When you arrive at the surgery center you will be met by the pre-operative nurses who will start an I.V. and get you comfortably situated. You will then meet your anesthesia specialist. Most surgeries are done with I.V. sedation and local anesthetic injected into the operative site. Some surgeries require general anesthesia. Your anesthesia specialist will tell you what anesthesia will be best in terms of safety and comfort.
Bruising and swelling is COMMON and NORMAL, and a significant amount will be present for 2-3 weeks in most cases. In fact, swelling often becomes gradually worse for the first two days after surgery. This is the reason you need to be vigilant with the cold compresses for the first 48 hours after surgery. PLEASE SEE YOUR POST-OPERATIVE HANDOUT FOR ALL POST-OPERATIVE INFORMATION AND INSTRUCTIONS AFTER SURGERY.
On average, 90% of the swelling and edema will resolve by 3 weeks after surgery. A small amount of residual edema may persist for several more weeks, though usually this is not noticeable. Using warm compresses after the first 48-72 hours will help dissipate this swelling and bruising.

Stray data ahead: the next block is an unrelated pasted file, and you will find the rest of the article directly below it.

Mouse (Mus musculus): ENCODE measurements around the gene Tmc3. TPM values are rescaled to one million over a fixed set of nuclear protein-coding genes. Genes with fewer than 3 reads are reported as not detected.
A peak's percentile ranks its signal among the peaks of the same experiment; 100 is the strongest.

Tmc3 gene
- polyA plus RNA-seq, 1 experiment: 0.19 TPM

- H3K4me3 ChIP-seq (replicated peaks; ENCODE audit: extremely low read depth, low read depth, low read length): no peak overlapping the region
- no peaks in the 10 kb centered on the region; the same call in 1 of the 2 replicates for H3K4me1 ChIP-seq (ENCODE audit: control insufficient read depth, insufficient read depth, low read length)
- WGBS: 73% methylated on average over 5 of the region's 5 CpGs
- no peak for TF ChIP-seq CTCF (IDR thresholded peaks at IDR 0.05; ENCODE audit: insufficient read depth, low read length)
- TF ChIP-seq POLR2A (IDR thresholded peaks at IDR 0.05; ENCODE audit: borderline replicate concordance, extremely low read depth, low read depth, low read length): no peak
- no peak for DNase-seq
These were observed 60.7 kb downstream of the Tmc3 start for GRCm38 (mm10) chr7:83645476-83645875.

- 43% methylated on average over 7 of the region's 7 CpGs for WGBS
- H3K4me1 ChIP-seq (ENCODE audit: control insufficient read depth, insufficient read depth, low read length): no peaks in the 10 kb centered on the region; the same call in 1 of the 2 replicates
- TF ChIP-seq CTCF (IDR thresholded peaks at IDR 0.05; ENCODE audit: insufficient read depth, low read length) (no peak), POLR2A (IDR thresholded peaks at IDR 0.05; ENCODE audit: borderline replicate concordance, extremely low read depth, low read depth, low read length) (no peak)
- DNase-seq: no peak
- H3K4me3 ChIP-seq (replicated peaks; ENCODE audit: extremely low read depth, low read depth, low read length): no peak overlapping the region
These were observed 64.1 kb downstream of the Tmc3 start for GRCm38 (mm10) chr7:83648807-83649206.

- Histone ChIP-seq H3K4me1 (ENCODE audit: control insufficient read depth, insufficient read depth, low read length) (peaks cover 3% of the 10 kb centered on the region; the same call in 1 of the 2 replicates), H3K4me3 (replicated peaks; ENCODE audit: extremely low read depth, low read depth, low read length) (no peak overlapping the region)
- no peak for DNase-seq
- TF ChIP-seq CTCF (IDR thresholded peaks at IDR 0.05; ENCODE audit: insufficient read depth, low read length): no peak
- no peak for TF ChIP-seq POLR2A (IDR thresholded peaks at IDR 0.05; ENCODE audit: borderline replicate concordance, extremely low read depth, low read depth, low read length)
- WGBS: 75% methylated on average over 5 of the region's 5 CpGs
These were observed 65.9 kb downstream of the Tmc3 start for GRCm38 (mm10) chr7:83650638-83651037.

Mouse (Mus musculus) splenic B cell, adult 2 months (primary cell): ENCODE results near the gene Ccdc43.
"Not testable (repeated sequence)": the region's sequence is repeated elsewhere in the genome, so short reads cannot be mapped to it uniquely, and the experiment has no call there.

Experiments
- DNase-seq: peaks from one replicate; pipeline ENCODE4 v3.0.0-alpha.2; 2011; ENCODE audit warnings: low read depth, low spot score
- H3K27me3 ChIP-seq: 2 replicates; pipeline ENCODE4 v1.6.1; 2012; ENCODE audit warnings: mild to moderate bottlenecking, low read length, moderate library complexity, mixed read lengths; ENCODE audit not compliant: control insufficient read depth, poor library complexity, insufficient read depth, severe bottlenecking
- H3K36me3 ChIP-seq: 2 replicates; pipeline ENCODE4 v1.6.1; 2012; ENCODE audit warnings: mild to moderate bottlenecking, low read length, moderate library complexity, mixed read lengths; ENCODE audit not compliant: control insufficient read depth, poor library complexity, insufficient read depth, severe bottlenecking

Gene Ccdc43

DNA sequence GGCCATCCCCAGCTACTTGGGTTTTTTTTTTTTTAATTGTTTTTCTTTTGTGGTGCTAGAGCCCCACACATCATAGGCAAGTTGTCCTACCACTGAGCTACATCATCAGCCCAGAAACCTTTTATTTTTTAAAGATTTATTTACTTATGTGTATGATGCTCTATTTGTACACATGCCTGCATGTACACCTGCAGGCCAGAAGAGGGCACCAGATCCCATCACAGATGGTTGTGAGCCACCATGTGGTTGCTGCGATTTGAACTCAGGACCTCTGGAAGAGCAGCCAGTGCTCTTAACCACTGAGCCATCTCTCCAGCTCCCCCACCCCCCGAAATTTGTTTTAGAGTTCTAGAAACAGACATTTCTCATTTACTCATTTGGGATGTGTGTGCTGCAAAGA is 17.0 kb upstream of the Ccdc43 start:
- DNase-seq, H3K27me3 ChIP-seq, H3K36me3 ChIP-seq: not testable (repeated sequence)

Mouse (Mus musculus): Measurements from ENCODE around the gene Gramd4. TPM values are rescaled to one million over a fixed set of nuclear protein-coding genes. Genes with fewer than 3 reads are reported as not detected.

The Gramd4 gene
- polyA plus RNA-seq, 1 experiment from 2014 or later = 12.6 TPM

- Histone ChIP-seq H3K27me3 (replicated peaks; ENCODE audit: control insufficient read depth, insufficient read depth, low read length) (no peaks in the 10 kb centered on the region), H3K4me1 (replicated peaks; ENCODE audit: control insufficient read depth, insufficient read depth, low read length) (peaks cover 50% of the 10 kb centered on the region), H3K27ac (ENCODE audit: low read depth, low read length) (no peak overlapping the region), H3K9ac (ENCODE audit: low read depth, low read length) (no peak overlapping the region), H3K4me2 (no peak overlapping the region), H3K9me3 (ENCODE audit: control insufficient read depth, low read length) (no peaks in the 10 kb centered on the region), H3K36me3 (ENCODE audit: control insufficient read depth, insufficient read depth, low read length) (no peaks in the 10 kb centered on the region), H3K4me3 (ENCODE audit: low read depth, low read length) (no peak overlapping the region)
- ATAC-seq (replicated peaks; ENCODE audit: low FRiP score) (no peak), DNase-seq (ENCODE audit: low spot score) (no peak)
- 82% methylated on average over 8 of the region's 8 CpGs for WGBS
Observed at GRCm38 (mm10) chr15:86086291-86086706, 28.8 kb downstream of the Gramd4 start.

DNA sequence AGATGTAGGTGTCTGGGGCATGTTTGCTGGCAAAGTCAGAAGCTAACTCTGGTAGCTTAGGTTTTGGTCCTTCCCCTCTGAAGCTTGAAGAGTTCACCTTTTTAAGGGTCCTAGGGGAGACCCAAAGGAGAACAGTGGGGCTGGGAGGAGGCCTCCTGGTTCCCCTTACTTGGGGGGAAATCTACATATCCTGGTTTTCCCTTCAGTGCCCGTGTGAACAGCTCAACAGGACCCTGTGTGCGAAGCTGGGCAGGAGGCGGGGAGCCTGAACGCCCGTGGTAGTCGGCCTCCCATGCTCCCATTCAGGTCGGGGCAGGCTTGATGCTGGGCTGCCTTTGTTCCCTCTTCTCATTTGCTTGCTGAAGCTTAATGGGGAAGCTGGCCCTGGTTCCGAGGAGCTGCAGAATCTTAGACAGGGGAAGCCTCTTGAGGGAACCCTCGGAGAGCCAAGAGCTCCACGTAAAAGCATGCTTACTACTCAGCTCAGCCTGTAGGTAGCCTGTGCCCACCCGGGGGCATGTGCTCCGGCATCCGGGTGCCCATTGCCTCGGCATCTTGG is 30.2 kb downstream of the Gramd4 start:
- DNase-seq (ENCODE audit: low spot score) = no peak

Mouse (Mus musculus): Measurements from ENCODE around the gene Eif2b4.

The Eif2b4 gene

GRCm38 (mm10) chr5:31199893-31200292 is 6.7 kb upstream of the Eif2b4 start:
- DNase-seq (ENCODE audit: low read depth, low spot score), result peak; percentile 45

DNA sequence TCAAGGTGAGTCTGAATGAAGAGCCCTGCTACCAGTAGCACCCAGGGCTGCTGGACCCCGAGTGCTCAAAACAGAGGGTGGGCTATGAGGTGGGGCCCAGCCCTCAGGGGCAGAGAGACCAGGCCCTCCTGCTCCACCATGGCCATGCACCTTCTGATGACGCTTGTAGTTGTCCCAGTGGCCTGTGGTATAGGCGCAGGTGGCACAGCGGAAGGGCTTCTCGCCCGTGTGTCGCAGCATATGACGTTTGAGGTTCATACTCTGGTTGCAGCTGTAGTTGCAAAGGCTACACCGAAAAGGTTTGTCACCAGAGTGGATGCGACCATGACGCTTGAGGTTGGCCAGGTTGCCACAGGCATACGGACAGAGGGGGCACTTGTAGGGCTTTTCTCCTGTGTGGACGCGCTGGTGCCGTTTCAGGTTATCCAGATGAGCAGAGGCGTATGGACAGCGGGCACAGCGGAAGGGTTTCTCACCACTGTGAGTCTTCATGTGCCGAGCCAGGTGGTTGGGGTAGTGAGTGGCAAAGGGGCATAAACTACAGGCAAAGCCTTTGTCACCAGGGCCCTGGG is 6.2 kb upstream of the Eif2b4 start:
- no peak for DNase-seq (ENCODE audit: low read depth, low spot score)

Post-operative pain is VARIABLE depending on the procedure performed and the individual response to the procedure. Most patients are prescribed narcotic pain medications after surgery (usually Norco or Vicodin type medicine). It is common for patients to use some of that medication on the day of surgery and occasionally on the day after surgery. It is uncommon for patients to use narcotic pain medications beyond 2 days.
Visual acuity is commonly worsened and patients often state that their vision seems blurry. Most commonly, visual acuity is still good enough for activities such as driving, but patients may have difficulty reading finer print and such. This is most commonly due to tear film disturbance, swollen and tight tissues, and medications (drops and ointments) used after surgery. It may last anywhere from days to weeks.
Vision loss is VERY uncommon. However, if you notice loss of vision or diminished color vision, you must call your doctor immediately as this may represent an emergency.
“Grittiness” or dryness of the eyes is also common after surgery. The eye drops and/or ointment you are prescribed after surgery will help with this. After you begin to decrease or stop the prescribed medicines, you will likely use over-the-counter artificial tears to help with the dryness.
Sutures are often used in surgery and may be either dissolving or permanent. Permanent sutures typically need to be removed in the office approximately one week after surgery. This is usually painless and fast.
Infection is very uncommon with most oculoplastic surgeries. Mucus discharge around the eyelids with mattering (especially in the morning upon awakening) is normal as is redness, pain, and swelling. Signs and symptoms of infection include WORSENING redness, pain, or swelling, or purulent (pus) discharge or foul odor. If you have any of these symptoms you must call your doctor immediately.